Active Substance: ibuprofen
Common Name: ibuprofen
ATC Code: C01EB16
Marketing Authorisation Holder: Orphan Europe S.A.R.L.
Active Substance: ibuprofen
Authorisation Date: 2004-07-29
Therapeutic Area: Ductus Arteriosus, Patent
Pharmacotherapeutic Group: Cardiac therapy
Treatment of a haemodynamically significant patent ductus arteriosus in preterm newborn infants less than 34 weeks of gestational age.
What is Pedea?
Pedea is a solution for injection that contains the active substance ibuprofen.
What is Pedea used for?
Pedea is used to treat ‘patent ductus arteriosus’ in newborn premature babies who were born six or more weeks too early (less than 34 weeks gestational age). Patent ductus arteriosus is a condition where the ductus arteriosus (the blood vessel that allows blood to bypass the baby’s lungs before birth) fails to close after birth. This causes heart and lung problems in the baby.
The medicine can only be obtained with a prescription.
How is Pedea used?
Treatment with Pedea should only be carried out in a neonatal intensive care unit under the supervision of an experienced neonatologist (a doctor specialising in newborn babies).
Pedea is given as three injections into a vein at 24-hour intervals. Each injection lasts 15 minutes. The first injection is given when the baby is at least six hours old. If the ductus arteriosus has not closed by 48 hours after the final injection, or if it re-opens, a second course of three doses of Pedea may be given. If the condition is unchanged after the second course of therapy, surgery may be necessary.
Pedea should not be used before there is proof that the baby has patent ductus arteriosus.
How does Pedea work?
The active substance in Pedea, ibuprofen, has been used since the 1960s as a painkiller and an anti-inflammatory medicine. It works by reducing the level of chemical messengers called prostaglandins within cells. As prostaglandins are also involved in keeping the ductus arteriosus open after birth, Pedea is thought to work by reducing the levels of prostaglandins, allowing this blood vessel to close.
How has Pedea been studied?
Because ibuprofen has been in use for a long time, the company presented information from the published literature. It also presented the results of studies, including one study looking at different doses of Pedea in 40 newborn premature babies. The main measure of effectiveness was the number of babies whose ductus arteriosus closed without the need for surgery.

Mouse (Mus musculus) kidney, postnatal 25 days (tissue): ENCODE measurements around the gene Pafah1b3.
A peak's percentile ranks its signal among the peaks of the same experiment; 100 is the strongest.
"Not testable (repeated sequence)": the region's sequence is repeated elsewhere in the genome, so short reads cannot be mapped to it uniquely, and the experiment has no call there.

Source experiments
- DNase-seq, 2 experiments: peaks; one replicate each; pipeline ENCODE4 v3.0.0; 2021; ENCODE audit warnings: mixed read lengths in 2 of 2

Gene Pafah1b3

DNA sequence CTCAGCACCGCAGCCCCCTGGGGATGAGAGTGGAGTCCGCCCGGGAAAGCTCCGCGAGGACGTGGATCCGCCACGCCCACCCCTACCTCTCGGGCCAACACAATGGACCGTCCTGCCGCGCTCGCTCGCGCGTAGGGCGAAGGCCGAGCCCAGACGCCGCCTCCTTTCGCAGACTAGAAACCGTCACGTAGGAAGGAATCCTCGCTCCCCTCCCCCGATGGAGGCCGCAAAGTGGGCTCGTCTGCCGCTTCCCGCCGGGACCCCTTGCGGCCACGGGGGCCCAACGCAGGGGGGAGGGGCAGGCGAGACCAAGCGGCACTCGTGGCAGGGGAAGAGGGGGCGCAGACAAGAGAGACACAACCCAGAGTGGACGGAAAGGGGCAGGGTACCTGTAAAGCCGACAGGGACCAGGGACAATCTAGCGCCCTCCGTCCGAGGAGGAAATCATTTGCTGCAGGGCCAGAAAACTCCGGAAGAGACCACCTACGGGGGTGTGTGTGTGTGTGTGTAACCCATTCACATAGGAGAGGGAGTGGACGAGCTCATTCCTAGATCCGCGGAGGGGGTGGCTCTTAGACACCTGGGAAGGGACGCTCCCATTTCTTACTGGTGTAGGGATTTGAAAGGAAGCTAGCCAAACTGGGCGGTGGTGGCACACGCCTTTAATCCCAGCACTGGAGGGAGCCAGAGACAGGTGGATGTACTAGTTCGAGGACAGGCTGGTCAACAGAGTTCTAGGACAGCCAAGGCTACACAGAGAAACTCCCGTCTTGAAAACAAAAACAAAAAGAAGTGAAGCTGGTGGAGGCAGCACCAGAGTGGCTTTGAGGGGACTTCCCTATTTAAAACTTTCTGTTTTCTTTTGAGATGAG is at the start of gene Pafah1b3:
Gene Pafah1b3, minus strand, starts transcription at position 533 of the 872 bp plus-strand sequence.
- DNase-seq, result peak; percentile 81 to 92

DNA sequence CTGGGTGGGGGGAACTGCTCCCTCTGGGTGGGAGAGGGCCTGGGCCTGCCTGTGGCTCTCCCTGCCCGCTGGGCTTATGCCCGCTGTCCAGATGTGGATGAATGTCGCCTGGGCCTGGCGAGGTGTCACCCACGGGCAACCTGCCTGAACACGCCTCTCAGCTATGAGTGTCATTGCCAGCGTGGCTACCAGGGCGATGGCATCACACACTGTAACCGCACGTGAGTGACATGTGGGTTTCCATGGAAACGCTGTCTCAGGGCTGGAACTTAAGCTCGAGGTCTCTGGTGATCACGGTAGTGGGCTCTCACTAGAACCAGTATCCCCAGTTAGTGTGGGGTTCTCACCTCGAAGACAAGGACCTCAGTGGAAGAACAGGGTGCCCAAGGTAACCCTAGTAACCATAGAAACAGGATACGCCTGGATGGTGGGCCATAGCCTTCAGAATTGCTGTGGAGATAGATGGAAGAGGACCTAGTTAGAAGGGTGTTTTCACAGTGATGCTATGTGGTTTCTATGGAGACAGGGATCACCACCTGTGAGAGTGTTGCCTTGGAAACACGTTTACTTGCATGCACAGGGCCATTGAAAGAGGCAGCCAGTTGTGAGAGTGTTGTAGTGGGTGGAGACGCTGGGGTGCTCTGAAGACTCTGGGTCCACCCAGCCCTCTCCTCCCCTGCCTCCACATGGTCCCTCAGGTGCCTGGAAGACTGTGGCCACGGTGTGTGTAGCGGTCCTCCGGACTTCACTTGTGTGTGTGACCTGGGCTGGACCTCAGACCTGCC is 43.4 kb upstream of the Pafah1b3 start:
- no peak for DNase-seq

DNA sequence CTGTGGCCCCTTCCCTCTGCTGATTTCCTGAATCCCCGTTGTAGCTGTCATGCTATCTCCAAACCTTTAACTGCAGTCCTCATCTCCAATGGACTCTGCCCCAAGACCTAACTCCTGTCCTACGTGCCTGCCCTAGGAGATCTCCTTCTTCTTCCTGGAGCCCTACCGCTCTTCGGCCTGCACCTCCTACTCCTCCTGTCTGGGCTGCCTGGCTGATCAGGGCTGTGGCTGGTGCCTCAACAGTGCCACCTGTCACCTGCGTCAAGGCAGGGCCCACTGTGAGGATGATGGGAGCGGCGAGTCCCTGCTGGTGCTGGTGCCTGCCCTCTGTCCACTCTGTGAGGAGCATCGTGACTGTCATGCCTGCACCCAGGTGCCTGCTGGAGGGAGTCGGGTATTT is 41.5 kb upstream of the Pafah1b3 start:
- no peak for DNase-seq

A further study compared the effects of Pedea and placebo (a dummy treatment) in 131 newborns who were treated before there was proof that they had patent ductus arteriosus.
What benefit has Pedea shown during the studies?
In the study looking at the treatment of patent ductus arteriosus, the approved dose of Pedea led to a closure rate of 75% in babies born 11 to 13 weeks premature (six out of eight) and 33% in babies born 14 to 16 weeks premature (two out of six).
In study looking at the use of Pedea before there was proof that the babies had patent ductus arteriosus, Pedea seemed to be more effective than placebo at preventing surgery. However, the study had to be stopped early because of side effects (kidney and lung problems).
What is the risk associated with Pedea?
The cause of any side effects seen in babies receiving Pedea is difficult to assess because they may be related to the patent ductus arteriosus or to Pedea itself. The most common side effects seen in babies receiving the medicine (seen in more than 1 baby in 10) are thrombocytopenia (low blood platelet counts), neutropenia (low levels of neutrophils, a type of white blood cell), bronchopulmonary dysplasia (abnormal lung tissue, usually seen in babies born prematurely), increased blood creatinine levels (a marker of kidney function) and decreased blood sodium levels. For the full list of all side effects reported with Pedea, see the package leaflet.
Pedea must not be used in babies who have a life-threatening infection, bleeding, blood clotting problems or significant kidney problems. It must also not be used in babies with congenital heart disease where an open ductus arteriosus is needed for the blood to flow, or in babies with necrotising enterocolitis (a severe bacterial infection causing death of tissue in the gut). For the full list of restrictions see the see the package leaflet.
Why has Pedea been approved?
The CHMP decided that Pedea’s benefits are greater than its risks and recommended that it be given marketing authorisation.
Other information about Pedea
The European Commission granted a marketing authorisation valid throughout the European Union to Orphan Europe SARL on 29 July 2004.
For more information about treatment with Pedea, read the package leaflet (also part of the EPAR) or contact your doctor or pharmacist.
Source: European Medicines Agency
Disclaimer: Every effort has been made to ensure that the information provided here is accurate, up-to-date and complete, but no guarantee is made to that effect. Drug information contained herein may be time sensitive. This information has been compiled for use by healthcare practitioners and consumers in the United States. The absence of a warning for a given drug or combination thereof in no way should be construed to indicate that the drug or combination is safe, effective or appropriate for any given patient. If you have questions about the substances you are taking, check with your doctor, nurse or pharmacist.